It’s awesome, we love coming over here. The history of music from UK and London. Going to places you’ve seen in pics. We’d look at The Beatles, The Stones, so many iconic things from London and i really love it. We love contrast - when you can see two very different sides all in one place - London is so like that. The tough parts VS the soft ‘proper’ parts. People trying to follow rules and people trying to break them - everywhere.

We are Who's Jack Magazine, do you have a special Jack in your life?

Just because it says jack in it somewhere... "Full metal JACKet" by Stanley Kubric. 


George Ogilvie started writing music at the age of 18 and in just a few years he gained an impressive online presence. George’s influences grew as he threw himself into the local music scene in Kent and spent the majority of his time seeking out music from all of the eras that resonated with him. From people such as Bon Iver, Sharon Van Etten, John Martyn to soul/jazz legends like Ray Charles & Nina Simone, George's infleunces range far and wide .
We wanted to find out more about this newcomer, so we caught up with him for a quick chat.

George's single "October" is out now, and was inspired by a close friendship; downfalls taking their toll on something good.

1. What/Who are the main influences on your songwriting

I would say that my initial ideas tend to stem from myself; spanning out into my interactions and relationships with the people in my life as well as with emotions and situations. I have also noticed that nature has become quite an apparent theme in a lot of my lyrics, I've always noticed the correlations between nature and experiences/feelings - both having a light and a dark side - having grown up in the countryside and spending childhood holidays on Cornish beaches I think that the outdoors will always inspire me artistically.

2. Can you explain in a little more detail what your song 'October' means to you

I suppose in essence October is about not being in the right place to help someone you care about; a classic case of 'you can't help others, until you help yourself'. I think the story behind the song is a little darker than it immediately comes across as it describes a pretty intense time in my life but an experience that I eventually gained a lot from - this song will always be important to me because, although it's not always pleasant to be reminded of the past; it often shows you how far you've come.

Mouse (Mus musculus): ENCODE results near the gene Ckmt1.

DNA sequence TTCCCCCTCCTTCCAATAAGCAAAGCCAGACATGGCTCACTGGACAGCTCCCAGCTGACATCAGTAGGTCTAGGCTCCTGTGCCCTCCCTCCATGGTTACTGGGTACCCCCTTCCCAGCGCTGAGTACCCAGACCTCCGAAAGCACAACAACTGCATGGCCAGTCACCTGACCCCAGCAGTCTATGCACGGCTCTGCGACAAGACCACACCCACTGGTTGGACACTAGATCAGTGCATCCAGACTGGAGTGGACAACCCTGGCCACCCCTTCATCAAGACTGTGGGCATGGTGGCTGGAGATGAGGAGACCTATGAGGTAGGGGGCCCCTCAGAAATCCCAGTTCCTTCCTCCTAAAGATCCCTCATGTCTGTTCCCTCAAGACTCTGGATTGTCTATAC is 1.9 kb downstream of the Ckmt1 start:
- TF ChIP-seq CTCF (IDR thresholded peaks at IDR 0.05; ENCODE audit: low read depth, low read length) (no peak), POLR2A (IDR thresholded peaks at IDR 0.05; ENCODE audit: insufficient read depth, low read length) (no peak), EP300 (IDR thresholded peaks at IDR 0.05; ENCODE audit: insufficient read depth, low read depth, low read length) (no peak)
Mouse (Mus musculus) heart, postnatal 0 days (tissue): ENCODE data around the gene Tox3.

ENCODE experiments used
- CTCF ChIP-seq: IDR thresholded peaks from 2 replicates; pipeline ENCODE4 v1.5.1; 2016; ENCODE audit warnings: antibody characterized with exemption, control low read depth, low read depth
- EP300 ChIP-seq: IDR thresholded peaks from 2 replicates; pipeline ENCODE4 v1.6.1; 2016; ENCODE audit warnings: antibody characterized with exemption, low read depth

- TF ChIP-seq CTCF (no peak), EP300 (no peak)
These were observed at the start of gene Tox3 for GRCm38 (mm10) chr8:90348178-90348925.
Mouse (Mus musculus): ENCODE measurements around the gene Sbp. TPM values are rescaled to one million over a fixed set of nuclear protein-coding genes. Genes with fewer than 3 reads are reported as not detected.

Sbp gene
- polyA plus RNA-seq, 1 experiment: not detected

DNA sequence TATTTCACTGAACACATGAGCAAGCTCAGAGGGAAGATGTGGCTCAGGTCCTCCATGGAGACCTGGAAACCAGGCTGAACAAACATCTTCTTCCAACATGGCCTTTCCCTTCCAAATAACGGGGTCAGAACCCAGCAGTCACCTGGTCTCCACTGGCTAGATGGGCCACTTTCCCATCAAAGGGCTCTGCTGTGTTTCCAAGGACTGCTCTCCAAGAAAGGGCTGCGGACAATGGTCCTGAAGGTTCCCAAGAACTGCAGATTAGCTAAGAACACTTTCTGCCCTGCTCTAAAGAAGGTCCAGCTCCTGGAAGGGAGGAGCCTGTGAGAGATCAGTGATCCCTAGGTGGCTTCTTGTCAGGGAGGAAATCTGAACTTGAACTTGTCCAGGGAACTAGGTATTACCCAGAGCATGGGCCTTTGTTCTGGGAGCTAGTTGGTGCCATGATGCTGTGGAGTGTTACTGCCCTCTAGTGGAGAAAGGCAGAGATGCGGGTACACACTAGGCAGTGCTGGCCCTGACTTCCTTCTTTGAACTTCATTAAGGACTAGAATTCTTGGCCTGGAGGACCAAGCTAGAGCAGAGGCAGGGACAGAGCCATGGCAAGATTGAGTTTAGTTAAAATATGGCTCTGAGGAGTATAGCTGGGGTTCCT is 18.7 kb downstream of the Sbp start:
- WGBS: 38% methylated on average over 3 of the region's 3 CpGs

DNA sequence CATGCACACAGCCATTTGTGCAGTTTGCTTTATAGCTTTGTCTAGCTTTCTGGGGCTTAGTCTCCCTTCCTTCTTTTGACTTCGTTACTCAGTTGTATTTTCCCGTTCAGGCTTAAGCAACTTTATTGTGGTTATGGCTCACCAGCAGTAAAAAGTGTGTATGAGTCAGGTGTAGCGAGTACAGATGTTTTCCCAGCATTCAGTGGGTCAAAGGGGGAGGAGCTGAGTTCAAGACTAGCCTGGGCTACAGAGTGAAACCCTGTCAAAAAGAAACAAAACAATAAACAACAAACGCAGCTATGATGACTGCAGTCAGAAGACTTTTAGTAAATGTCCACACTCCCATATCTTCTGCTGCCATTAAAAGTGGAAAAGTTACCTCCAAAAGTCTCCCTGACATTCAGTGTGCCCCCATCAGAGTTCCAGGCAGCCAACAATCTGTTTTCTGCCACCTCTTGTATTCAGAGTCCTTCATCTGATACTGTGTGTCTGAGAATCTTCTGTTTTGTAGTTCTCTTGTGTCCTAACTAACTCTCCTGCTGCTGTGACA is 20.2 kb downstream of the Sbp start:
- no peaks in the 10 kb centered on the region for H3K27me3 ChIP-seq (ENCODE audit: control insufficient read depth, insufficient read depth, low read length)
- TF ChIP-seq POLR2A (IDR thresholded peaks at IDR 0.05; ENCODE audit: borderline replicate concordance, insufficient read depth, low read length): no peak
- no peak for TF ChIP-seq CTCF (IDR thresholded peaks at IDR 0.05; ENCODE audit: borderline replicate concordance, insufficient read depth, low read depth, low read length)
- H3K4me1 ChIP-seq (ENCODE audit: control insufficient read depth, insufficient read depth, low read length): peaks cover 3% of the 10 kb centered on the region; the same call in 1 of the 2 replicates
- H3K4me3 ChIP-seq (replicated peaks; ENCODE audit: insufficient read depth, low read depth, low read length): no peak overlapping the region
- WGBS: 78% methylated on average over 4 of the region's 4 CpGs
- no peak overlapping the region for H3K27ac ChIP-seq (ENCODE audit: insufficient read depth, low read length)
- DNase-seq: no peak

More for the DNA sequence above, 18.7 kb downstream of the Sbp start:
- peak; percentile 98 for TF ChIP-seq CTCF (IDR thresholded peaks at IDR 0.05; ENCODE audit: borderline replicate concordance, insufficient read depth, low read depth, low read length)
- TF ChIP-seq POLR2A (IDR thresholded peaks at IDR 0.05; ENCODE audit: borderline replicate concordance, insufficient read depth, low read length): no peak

3. Tell us who you’re tipping as ones to watch in the music world (3 artists/any genre)

One of my favourite bands this year are called Palace, caught them live earlier this year, was a brilliant set and they seem to be growing rapidly, think that after their album release next month they'll be making a bigger name for themselves.

Though he's already doing pretty well, after hearing Ry X's first EP I thought there was something special there but didn't quite expect what he delivered in his debut album, one of my top albums of the year and a sound that I'd love to hear more of.

Another would be a friend of mine, Bess Atwell, I think she's quite a rare find, lyrically and vocally very real and pure, she released her debut album earlier this year (which it was a pleasure to feature on) and I think it has the potential to become a classic and do great things for her in 2017.


4. If you could be alive in ANY decade, what would it be and why?

I think I could argue a case for most, but I don't think I could resist living amidst the buzz of the jazz and London nightlife in the roaring twenties.

5. We are Who’s Jack - is there a special/legendary Jack in your world?

Jack Nicholson - what an actor


WJ Meets .. Poté

Hi Poté, for those who aren’t familiar with you as an artist, describe yourself and your sound?

I’m someone who loves to experiment and learn new ways to express myself. Currently through co-directing my videos, comings up with artwork ideas, writing poetry/lyrics and more. My sound is a blend of cultures I pick up from wherever I go and listening to a range of music from all over the world, mixed with the love for African percussion and drums in general. Some call it electronica, which is as broad and undefined as it gets really. So I’ll just stick with electronica as well.

Who musically has influenced your sound?

A lot of artists over the years have influenced my sound, from James Blake, SBTRKT, Radiohead to Kanye West, Kojey Radical and Jimmy Edgar. It’s usually about finding little things you love about what people do, adapting and play around with it until you make it your own, then build and build.